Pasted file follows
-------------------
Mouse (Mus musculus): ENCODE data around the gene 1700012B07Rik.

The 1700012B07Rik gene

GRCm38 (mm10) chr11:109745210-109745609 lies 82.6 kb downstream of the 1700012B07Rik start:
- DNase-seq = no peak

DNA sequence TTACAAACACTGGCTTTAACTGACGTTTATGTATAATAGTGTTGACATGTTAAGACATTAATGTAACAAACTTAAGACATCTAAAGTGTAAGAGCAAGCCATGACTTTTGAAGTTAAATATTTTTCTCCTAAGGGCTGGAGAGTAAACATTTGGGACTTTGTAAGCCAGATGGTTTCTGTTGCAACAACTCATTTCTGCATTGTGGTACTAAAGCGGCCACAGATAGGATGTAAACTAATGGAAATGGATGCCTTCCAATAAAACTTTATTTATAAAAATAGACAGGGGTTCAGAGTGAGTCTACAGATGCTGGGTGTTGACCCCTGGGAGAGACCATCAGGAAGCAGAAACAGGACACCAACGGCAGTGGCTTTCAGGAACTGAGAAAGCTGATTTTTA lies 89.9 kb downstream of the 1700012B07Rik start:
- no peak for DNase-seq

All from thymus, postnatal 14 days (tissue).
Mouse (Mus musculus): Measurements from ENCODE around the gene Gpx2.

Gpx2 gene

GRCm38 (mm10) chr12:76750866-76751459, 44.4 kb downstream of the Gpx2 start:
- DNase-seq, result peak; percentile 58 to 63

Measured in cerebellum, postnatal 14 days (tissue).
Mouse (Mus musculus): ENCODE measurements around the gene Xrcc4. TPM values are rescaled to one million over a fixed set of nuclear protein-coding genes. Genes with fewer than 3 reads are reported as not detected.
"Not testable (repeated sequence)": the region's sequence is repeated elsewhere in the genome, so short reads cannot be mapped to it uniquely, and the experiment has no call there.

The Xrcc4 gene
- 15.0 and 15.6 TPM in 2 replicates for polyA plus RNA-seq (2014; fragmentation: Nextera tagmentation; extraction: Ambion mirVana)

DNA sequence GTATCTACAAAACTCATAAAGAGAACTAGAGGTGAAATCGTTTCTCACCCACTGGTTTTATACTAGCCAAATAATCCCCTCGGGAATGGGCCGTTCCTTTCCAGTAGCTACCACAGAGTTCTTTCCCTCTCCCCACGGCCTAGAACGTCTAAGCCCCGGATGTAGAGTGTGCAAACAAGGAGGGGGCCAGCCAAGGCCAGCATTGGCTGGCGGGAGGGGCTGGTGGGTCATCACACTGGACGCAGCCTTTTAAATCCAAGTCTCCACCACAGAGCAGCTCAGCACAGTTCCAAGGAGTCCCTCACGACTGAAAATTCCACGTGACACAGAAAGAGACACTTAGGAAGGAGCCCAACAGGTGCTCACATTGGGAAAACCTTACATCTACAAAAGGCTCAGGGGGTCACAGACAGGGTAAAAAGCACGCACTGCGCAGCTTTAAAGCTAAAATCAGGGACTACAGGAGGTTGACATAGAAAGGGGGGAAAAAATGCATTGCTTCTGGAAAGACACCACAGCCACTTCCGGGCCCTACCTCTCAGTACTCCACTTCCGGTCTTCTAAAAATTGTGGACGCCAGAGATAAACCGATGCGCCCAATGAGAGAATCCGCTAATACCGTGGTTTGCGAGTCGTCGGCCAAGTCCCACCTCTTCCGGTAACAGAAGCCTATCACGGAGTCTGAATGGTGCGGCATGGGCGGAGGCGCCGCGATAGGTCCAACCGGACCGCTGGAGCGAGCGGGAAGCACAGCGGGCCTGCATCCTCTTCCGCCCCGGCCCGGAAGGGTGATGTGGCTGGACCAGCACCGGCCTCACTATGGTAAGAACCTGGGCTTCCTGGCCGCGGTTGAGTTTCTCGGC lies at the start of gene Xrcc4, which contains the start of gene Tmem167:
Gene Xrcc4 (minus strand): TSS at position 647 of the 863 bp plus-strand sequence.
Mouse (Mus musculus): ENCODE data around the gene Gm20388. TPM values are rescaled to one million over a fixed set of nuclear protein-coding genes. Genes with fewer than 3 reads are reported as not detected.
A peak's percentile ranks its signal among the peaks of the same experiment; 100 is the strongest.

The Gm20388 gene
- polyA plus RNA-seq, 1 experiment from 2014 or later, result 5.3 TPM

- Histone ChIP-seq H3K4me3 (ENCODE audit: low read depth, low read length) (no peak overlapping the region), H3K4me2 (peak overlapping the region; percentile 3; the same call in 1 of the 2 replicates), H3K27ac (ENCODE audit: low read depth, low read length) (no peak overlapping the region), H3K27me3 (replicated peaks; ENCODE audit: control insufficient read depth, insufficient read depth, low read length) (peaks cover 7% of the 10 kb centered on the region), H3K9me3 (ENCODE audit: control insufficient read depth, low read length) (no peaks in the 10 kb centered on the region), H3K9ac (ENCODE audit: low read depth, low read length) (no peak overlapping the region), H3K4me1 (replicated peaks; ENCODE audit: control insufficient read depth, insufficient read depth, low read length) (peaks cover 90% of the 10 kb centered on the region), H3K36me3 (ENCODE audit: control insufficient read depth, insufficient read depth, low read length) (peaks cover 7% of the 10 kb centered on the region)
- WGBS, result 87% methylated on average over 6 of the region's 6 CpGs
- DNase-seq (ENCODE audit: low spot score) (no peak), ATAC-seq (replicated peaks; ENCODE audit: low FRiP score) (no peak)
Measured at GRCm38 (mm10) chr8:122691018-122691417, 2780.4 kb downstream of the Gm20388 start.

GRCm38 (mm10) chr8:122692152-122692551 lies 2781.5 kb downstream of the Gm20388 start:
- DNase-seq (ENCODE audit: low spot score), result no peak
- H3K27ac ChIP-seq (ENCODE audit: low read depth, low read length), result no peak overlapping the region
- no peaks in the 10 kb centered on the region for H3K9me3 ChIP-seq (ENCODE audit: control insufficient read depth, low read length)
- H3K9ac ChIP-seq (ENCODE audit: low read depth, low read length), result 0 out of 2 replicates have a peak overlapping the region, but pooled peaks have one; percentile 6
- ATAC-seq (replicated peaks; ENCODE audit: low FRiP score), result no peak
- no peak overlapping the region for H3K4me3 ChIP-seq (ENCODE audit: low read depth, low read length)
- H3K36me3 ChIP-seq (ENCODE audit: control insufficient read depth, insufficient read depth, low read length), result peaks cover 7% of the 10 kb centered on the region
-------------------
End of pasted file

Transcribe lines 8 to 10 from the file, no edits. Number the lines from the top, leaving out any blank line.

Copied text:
Mouse (Mus musculus): Measurements from ENCODE around the gene Gpx2.

Gpx2 gene

GRCm38 (mm10) chr12:76750866-76751459, 44.4 kb downstream of the Gpx2 start: